You've given us a lot of insight into where it started. You're going for the hackathon that you didn't know how to code. But seeing this is where the inspo this is maybe where I want to be.

Then of course, the dissonance of now interacting with your classmates and telling me, I think your story is almost very similar to mine, which is I also thought that architecture was going to be my life. Okay, come rain, come sunshine, it needs to be architecture or design or something. And then here we are.

Long story short, for more info about my tech story, listen to the first episode of this podcast. But yes, that's very interesting. I like hearing stories of people, which is quite frankly, very more often than you would think of people think that dissonance of should I do this? Should I not changing their minds of not doing this at all.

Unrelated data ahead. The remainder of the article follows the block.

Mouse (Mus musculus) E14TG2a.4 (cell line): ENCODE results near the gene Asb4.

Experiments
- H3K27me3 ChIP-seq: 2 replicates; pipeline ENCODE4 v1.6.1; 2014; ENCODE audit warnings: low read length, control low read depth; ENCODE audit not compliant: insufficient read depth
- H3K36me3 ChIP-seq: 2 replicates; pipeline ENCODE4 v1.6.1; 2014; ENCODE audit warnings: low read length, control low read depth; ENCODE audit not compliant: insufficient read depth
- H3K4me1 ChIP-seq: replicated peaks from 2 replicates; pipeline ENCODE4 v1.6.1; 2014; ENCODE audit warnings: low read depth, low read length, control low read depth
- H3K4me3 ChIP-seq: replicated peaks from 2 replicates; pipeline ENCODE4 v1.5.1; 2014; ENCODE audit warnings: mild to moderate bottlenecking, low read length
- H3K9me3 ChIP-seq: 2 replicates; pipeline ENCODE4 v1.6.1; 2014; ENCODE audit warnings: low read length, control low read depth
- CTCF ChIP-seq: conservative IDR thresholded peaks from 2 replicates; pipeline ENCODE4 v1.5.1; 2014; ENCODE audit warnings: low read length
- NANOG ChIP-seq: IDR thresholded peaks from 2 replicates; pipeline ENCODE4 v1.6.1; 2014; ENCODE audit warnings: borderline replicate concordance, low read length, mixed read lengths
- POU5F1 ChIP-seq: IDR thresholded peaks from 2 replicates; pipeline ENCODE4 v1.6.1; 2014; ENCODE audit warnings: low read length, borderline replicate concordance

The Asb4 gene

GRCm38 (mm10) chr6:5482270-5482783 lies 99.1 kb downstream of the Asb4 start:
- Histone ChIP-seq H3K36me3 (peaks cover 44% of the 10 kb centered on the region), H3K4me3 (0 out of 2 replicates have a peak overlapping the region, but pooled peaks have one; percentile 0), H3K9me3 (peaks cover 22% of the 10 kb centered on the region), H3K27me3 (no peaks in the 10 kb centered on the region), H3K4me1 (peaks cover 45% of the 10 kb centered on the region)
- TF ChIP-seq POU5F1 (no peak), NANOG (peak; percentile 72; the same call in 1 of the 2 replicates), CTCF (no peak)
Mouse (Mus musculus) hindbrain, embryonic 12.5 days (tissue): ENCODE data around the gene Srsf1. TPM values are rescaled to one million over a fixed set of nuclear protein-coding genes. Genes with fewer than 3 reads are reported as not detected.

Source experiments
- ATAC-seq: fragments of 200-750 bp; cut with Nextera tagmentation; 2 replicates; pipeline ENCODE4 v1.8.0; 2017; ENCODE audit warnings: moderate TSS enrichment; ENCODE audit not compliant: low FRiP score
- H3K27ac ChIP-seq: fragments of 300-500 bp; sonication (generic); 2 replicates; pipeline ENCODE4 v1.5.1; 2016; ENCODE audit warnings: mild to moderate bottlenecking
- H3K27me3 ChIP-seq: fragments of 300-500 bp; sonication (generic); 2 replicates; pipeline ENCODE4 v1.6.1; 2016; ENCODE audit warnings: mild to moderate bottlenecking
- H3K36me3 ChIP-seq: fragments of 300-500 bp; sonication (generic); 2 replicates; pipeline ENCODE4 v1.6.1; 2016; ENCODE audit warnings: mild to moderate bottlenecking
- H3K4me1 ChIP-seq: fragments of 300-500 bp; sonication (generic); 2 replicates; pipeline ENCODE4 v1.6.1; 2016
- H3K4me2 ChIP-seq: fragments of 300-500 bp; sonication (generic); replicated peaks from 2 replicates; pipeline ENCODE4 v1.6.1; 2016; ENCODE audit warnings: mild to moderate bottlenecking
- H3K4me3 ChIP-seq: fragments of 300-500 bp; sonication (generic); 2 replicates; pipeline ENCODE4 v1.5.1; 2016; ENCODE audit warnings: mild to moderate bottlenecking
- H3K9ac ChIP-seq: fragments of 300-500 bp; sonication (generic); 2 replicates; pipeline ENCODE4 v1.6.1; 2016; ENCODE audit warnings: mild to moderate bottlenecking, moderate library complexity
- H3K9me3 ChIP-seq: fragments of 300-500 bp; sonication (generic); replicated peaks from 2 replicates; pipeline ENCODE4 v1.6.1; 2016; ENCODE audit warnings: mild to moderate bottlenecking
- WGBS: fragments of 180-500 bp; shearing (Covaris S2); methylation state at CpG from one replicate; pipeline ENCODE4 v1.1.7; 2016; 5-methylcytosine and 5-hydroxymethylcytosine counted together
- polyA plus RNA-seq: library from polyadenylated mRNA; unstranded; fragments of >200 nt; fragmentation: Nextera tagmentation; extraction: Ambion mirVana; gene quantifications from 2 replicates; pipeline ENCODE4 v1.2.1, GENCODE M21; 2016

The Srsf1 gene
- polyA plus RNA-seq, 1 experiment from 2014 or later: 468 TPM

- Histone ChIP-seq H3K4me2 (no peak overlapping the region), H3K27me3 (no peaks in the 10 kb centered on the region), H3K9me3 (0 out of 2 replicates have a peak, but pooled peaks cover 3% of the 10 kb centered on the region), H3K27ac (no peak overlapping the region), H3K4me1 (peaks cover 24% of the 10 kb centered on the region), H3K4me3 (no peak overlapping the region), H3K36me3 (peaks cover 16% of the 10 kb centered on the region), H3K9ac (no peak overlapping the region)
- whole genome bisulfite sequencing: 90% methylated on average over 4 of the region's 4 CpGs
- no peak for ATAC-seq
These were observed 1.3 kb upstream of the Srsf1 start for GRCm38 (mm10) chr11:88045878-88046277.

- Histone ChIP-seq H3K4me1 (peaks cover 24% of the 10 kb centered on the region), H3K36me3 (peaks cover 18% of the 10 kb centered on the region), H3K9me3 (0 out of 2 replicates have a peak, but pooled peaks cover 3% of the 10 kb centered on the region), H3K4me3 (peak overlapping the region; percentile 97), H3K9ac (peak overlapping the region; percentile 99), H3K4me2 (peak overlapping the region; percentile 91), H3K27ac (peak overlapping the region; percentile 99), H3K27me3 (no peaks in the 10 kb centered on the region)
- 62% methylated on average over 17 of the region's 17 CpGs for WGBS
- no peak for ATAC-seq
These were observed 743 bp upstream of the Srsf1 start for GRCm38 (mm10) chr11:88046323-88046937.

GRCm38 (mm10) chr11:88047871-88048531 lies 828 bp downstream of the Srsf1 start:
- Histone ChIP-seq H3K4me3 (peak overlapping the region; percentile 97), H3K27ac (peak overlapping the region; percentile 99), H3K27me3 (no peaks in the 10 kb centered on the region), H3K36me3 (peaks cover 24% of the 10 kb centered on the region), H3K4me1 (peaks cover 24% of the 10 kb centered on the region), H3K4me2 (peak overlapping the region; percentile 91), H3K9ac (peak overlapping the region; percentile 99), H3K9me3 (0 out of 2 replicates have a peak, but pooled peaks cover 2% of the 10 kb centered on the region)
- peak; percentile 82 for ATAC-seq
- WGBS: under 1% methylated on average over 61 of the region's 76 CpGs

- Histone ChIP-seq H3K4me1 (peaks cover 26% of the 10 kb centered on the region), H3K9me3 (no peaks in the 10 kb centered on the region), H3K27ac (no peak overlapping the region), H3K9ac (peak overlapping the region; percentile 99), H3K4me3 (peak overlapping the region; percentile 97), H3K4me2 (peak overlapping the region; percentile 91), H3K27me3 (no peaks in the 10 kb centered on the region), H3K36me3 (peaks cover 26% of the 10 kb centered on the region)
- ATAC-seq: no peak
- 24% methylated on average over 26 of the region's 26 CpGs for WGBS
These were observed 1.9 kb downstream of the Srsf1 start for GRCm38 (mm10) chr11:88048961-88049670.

And then coming back years later and being like, okay, this was the one. This was the one. You go ask people for advice.

Everyone is telling you everything. At the end of all this, your your head head is filled up with so many things, eventually you'll probably pick yourself and be like, okay, let's end up doing this. But that's very interesting.

So actually, when I heard about you, it was from someone who's also been one of our guests, Gabriel, and he just mentioned how you also applied at the same time with him for now, the program for Safaricom. And I think that's now where tell us about now the journey of beyond just picking computer science in Uni and then going for the hackathon program, especially the one for Microsoft. How did Now Safaricom get into the picture? Okay, so my journey actually started in third year.